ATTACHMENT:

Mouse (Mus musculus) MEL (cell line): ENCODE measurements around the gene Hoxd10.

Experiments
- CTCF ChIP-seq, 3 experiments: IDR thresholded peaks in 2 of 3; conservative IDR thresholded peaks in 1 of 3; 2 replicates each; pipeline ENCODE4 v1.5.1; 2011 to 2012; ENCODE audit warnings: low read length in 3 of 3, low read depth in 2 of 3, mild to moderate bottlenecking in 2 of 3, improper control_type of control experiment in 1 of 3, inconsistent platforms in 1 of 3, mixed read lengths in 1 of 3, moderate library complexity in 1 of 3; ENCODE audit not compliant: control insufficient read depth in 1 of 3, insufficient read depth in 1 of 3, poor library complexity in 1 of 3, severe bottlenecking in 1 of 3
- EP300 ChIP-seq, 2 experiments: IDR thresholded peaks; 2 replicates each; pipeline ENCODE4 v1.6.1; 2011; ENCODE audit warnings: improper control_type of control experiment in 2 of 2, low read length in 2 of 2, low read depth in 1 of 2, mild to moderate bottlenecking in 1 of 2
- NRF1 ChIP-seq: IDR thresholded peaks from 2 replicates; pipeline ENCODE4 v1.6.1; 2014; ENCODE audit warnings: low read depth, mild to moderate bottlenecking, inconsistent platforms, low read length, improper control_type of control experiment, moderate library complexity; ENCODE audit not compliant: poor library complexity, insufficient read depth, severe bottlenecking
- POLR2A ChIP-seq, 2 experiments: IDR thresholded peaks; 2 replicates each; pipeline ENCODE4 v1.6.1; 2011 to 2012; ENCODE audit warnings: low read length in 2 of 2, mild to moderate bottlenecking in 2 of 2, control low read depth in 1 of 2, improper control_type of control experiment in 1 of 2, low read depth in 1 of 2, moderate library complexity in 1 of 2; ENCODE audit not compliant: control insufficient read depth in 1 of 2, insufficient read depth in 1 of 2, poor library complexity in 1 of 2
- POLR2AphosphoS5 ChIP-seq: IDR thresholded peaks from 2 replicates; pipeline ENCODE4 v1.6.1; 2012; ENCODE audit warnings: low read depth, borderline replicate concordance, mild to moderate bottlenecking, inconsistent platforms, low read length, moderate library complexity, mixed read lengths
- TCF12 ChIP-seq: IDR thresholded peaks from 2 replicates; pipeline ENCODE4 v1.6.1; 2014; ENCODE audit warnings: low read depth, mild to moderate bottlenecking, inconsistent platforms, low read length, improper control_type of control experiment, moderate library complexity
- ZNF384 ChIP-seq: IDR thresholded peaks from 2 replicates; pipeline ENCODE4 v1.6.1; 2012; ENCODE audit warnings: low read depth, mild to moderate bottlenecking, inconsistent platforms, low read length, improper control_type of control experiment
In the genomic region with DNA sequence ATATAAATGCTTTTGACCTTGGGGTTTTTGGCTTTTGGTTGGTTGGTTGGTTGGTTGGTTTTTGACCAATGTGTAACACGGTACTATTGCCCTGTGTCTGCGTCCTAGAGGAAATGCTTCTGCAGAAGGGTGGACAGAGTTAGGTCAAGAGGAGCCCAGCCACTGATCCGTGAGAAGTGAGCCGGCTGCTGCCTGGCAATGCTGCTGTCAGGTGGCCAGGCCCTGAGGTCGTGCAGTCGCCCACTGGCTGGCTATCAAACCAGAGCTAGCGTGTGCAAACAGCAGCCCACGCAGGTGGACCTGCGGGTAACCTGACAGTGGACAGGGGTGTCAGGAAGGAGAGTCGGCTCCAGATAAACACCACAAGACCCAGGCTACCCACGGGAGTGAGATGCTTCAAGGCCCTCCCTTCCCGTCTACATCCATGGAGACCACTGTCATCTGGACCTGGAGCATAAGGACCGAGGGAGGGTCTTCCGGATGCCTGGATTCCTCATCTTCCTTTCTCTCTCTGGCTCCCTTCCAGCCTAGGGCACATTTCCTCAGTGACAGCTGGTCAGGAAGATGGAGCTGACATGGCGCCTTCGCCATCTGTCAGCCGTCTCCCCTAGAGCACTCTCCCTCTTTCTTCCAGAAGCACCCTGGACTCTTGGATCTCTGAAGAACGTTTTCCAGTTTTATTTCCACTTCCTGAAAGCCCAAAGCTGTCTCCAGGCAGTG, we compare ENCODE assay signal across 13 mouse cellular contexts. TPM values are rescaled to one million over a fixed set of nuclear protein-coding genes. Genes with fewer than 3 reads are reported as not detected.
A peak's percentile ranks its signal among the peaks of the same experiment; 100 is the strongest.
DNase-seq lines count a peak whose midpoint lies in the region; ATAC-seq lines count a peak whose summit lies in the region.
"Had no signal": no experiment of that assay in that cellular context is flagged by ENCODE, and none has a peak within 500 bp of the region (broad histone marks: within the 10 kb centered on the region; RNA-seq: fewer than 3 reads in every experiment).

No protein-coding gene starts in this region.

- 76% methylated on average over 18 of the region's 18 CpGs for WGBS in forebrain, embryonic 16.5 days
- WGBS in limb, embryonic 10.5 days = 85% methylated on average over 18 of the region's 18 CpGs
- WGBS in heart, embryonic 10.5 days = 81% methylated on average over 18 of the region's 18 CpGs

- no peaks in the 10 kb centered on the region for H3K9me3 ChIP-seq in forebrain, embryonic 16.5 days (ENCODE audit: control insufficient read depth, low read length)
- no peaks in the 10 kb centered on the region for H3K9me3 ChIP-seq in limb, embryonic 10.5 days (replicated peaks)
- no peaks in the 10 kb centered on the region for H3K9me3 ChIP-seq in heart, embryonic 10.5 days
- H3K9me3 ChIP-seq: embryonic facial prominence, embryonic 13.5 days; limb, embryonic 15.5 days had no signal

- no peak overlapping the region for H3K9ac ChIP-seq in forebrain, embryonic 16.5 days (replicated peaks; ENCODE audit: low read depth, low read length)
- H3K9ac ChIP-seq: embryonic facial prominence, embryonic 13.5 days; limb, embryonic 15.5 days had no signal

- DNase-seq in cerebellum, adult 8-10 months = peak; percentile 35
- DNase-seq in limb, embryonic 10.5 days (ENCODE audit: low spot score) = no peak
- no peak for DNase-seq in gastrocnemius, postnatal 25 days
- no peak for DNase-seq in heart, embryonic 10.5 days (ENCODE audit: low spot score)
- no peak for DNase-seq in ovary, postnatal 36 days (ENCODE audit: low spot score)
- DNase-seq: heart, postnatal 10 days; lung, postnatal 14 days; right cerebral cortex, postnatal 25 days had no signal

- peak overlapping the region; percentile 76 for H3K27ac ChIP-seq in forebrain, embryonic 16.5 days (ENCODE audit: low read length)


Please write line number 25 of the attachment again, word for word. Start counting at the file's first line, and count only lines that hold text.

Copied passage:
- DNase-seq in limb, embryonic 10.5 days (ENCODE audit: low spot score) = no peak